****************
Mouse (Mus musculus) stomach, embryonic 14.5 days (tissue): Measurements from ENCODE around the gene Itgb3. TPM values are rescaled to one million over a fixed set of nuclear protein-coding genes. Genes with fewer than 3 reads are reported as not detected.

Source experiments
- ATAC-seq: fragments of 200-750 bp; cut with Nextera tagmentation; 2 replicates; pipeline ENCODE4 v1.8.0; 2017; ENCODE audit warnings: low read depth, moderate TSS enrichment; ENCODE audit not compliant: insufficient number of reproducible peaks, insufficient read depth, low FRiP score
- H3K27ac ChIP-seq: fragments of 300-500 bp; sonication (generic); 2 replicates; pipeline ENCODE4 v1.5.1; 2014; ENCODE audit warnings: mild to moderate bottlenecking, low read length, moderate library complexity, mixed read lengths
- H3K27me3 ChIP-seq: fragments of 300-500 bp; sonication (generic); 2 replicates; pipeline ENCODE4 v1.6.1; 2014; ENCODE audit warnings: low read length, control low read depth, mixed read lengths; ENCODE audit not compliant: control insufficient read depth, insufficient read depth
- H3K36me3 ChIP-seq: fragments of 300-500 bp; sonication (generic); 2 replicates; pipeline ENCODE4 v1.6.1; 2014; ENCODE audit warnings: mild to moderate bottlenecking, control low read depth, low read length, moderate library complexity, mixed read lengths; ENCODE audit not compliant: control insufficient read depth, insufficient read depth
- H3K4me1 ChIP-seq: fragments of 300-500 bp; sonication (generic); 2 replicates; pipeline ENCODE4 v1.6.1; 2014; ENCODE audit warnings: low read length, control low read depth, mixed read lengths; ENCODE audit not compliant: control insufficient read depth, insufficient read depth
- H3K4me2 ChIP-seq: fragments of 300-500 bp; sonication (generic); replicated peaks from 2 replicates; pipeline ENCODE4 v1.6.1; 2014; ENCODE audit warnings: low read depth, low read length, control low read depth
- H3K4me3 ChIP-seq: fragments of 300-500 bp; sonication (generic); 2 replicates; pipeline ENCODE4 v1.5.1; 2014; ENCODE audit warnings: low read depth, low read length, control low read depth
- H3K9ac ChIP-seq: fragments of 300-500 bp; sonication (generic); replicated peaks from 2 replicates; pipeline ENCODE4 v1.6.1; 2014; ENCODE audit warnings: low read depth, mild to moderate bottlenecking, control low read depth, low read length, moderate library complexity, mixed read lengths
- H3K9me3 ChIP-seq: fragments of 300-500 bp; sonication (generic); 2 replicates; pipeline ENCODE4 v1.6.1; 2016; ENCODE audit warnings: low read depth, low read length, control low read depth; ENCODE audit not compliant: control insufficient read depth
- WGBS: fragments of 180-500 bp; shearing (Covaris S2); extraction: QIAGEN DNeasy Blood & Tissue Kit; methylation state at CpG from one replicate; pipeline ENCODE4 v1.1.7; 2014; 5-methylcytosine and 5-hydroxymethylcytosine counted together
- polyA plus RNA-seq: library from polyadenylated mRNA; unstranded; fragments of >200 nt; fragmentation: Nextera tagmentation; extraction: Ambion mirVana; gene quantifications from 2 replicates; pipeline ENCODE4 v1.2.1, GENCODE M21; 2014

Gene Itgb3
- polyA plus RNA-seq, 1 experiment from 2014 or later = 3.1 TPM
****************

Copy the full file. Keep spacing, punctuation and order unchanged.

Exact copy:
Mouse (Mus musculus) stomach, embryonic 14.5 days (tissue): Measurements from ENCODE around the gene Itgb3. TPM values are rescaled to one million over a fixed set of nuclear protein-coding genes. Genes with fewer than 3 reads are reported as not detected.

Source experiments
- ATAC-seq: fragments of 200-750 bp; cut with Nextera tagmentation; 2 replicates; pipeline ENCODE4 v1.8.0; 2017; ENCODE audit warnings: low read depth, moderate TSS enrichment; ENCODE audit not compliant: insufficient number of reproducible peaks, insufficient read depth, low FRiP score
- H3K27ac ChIP-seq: fragments of 300-500 bp; sonication (generic); 2 replicates; pipeline ENCODE4 v1.5.1; 2014; ENCODE audit warnings: mild to moderate bottlenecking, low read length, moderate library complexity, mixed read lengths
- H3K27me3 ChIP-seq: fragments of 300-500 bp; sonication (generic); 2 replicates; pipeline ENCODE4 v1.6.1; 2014; ENCODE audit warnings: low read length, control low read depth, mixed read lengths; ENCODE audit not compliant: control insufficient read depth, insufficient read depth
- H3K36me3 ChIP-seq: fragments of 300-500 bp; sonication (generic); 2 replicates; pipeline ENCODE4 v1.6.1; 2014; ENCODE audit warnings: mild to moderate bottlenecking, control low read depth, low read length, moderate library complexity, mixed read lengths; ENCODE audit not compliant: control insufficient read depth, insufficient read depth
- H3K4me1 ChIP-seq: fragments of 300-500 bp; sonication (generic); 2 replicates; pipeline ENCODE4 v1.6.1; 2014; ENCODE audit warnings: low read length, control low read depth, mixed read lengths; ENCODE audit not compliant: control insufficient read depth, insufficient read depth
- H3K4me2 ChIP-seq: fragments of 300-500 bp; sonication (generic); replicated peaks from 2 replicates; pipeline ENCODE4 v1.6.1; 2014; ENCODE audit warnings: low read depth, low read length, control low read depth
- H3K4me3 ChIP-seq: fragments of 300-500 bp; sonication (generic); 2 replicates; pipeline ENCODE4 v1.5.1; 2014; ENCODE audit warnings: low read depth, low read length, control low read depth
- H3K9ac ChIP-seq: fragments of 300-500 bp; sonication (generic); replicated peaks from 2 replicates; pipeline ENCODE4 v1.6.1; 2014; ENCODE audit warnings: low read depth, mild to moderate bottlenecking, control low read depth, low read length, moderate library complexity, mixed read lengths
- H3K9me3 ChIP-seq: fragments of 300-500 bp; sonication (generic); 2 replicates; pipeline ENCODE4 v1.6.1; 2016; ENCODE audit warnings: low read depth, low read length, control low read depth; ENCODE audit not compliant: control insufficient read depth
- WGBS: fragments of 180-500 bp; shearing (Covaris S2); extraction: QIAGEN DNeasy Blood & Tissue Kit; methylation state at CpG from one replicate; pipeline ENCODE4 v1.1.7; 2014; 5-methylcytosine and 5-hydroxymethylcytosine counted together
- polyA plus RNA-seq: library from polyadenylated mRNA; unstranded; fragments of >200 nt; fragmentation: Nextera tagmentation; extraction: Ambion mirVana; gene quantifications from 2 replicates; pipeline ENCODE4 v1.2.1, GENCODE M21; 2014

Gene Itgb3
- polyA plus RNA-seq, 1 experiment from 2014 or later = 3.1 TPM